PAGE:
The cells grown in Petri dishes were incubated with 50 μg/mL TiO2 in DMEM-H for 10 h before the LSCM observation (Olympus, FV-300, IX71; Olympus, Tokyo, Japan). Hoechst 33342 (Beyotime) and BODIPY FL C5-ceramide complexed to BSA (Molecular Probes; Invitrogen Corporation, Eugene, OR, USA) were used as the indicators for nucleus and Golgi complex, respectively. Hoechst 33342 (0.5 μg/mL) or Golgi complex marker (5 μM) was added into the growth medium for 15 to 30 min to stain the nuclei or Golgi complexes, respectively.
The reflection images of the intracellular TiO2 nanoparticles and the fluorescence images of nuclei (or Golgi complexes) were simultaneously obtained by the LSCM in two channels with no filter for the reflecting light and a 585 to 640-nm bandpass filter for the fluorescence. A 488-nm continuous-wave (CW) Ar+ laser (Melles Griot, Carlsbad, CA, USA) or a 405-nm CW semiconductor laser (Coherent) was used as the excitation source. A 60 × water objective was used to focus the laser beam to a spot of about 1 μm in diameter. The differential interference contrast (DIC) micrographs to exhibit the cell morphology were acquired in a transmission channel simultaneously. The three-dimensional (3D) distributions of TiO2 nanoparticles and nuclei (or Golgi complexes) were obtained using the z-scan mode of the microscope.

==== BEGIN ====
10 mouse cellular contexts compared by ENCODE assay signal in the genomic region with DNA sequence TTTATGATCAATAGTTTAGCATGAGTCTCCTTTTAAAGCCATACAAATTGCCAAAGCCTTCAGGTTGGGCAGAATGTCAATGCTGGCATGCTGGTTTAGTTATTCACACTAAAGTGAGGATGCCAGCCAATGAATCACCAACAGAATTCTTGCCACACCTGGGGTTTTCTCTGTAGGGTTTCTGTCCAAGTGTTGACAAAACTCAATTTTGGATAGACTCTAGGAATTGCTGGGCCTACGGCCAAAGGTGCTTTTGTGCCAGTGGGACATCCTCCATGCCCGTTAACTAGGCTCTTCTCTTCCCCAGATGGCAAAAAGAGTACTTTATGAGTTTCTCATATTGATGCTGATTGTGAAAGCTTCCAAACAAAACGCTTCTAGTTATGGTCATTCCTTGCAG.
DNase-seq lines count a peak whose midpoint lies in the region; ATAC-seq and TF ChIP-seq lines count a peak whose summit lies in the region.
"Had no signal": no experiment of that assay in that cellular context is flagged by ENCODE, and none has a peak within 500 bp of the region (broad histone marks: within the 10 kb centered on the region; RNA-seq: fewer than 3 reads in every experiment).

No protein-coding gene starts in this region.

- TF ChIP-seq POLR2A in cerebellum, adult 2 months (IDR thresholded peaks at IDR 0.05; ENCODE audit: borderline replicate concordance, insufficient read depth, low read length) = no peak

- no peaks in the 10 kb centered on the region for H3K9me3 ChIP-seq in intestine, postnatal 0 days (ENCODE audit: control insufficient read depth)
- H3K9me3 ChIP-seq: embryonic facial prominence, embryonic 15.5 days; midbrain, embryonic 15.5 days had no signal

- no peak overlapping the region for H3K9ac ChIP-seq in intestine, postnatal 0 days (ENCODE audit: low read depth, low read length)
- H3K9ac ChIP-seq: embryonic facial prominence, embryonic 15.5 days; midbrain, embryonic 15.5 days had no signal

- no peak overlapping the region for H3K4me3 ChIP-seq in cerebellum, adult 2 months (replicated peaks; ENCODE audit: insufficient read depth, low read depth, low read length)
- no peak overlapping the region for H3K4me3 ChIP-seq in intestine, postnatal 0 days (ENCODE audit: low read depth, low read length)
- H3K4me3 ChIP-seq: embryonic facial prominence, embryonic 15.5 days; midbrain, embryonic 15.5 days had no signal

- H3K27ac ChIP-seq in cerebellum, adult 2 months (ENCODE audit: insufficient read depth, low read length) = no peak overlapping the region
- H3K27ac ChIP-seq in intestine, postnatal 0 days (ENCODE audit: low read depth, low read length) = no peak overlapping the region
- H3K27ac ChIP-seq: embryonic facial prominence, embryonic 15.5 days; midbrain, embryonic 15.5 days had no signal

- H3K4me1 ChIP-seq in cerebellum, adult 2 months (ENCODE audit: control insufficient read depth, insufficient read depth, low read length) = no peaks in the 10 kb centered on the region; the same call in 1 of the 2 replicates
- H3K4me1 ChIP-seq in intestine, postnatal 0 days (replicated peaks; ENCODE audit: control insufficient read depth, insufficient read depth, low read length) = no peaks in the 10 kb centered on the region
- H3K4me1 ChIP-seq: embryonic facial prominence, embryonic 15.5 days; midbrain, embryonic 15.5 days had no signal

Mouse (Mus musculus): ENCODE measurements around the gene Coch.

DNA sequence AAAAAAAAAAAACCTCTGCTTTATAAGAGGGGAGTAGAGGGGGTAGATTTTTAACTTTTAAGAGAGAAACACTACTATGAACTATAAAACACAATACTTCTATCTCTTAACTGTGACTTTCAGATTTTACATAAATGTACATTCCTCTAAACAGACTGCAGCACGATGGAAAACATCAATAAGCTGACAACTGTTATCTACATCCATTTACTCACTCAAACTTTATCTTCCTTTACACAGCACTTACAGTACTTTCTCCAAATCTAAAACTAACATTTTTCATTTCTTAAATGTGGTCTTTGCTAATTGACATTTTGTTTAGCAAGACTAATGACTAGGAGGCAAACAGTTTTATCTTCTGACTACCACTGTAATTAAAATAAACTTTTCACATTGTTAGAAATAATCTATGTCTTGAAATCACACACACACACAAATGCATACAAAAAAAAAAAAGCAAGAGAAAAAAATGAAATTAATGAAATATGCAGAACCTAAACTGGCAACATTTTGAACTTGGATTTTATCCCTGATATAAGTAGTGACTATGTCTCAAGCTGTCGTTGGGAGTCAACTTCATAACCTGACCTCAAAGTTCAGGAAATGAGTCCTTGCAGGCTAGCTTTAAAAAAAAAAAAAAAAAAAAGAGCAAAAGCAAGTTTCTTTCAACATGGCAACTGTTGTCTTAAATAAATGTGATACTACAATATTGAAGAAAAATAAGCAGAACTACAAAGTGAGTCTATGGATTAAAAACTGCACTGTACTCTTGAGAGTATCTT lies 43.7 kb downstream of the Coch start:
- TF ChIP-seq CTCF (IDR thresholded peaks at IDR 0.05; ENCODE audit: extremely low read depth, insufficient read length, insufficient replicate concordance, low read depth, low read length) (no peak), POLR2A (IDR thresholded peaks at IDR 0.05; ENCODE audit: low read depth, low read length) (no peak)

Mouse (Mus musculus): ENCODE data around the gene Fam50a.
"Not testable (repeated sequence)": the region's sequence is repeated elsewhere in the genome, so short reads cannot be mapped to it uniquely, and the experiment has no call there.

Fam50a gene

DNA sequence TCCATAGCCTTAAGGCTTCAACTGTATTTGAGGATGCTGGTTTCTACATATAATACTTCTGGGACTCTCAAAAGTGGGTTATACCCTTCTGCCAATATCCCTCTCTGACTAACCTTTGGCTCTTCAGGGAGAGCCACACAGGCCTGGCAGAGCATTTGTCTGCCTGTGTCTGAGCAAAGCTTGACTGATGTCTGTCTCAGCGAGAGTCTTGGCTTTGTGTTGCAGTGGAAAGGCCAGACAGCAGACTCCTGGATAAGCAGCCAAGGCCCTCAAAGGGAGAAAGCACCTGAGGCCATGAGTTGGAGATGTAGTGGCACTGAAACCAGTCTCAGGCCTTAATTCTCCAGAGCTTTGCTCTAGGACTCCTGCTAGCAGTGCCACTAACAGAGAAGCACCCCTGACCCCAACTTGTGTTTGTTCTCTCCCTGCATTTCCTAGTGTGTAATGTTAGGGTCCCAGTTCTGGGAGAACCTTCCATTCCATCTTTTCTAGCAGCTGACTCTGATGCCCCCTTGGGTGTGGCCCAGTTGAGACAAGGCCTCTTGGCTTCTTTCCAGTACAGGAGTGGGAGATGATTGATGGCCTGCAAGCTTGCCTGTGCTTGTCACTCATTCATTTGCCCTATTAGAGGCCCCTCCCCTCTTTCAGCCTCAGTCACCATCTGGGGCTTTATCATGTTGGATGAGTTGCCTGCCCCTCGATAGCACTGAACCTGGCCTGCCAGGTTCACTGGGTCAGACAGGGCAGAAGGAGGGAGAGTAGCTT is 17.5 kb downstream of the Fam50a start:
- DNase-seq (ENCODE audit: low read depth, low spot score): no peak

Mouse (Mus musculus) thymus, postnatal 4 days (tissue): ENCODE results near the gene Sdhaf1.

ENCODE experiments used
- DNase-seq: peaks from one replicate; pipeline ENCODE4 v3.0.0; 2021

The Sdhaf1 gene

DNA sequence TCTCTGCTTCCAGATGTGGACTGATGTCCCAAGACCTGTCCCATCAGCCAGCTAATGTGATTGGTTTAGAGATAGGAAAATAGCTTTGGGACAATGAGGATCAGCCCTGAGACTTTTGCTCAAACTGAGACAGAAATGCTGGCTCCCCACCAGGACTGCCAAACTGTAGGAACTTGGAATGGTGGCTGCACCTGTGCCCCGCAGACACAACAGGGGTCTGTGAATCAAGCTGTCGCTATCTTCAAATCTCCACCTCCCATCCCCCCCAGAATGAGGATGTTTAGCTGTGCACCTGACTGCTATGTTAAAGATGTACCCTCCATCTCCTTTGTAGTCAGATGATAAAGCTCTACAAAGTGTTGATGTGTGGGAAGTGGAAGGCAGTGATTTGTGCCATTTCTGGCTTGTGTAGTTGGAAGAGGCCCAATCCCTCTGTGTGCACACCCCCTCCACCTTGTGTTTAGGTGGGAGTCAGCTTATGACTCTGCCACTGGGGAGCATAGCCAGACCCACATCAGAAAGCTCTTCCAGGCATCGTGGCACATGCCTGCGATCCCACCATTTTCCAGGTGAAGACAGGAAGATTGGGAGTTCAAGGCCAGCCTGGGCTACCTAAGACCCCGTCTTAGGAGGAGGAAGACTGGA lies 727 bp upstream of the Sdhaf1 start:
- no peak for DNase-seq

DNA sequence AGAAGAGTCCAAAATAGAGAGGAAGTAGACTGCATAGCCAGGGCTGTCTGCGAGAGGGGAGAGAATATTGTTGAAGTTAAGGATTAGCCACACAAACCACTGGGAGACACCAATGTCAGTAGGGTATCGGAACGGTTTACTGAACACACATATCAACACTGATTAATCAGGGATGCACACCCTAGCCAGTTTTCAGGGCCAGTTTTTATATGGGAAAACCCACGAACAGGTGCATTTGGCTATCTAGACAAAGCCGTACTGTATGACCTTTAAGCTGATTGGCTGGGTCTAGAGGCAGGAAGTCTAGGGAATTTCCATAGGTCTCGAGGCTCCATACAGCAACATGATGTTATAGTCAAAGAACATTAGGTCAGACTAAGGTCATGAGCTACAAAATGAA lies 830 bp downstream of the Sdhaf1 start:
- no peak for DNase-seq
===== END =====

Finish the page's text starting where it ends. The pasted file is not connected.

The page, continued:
Figure 1b shows the absorption spectra of the samples N-550-1 and N-550-2 and pure TiO2. Compared to the pure TiO2, the absorbances of N-550-1 and N-550-2 are higher in the visible region. However, the sample N-550-2 has the higher absorbance than N-550-1 in the region of 400 to 500 nm. Since N-550-1 and N-550-2 were calcinated at the same temperature and with the same amount of ammonia (flow rate times time), it seems that higher ammonia flow rate (N-550-2) could cause more absorption in the visible, which was expected to have higher photokilling efficiency of cells.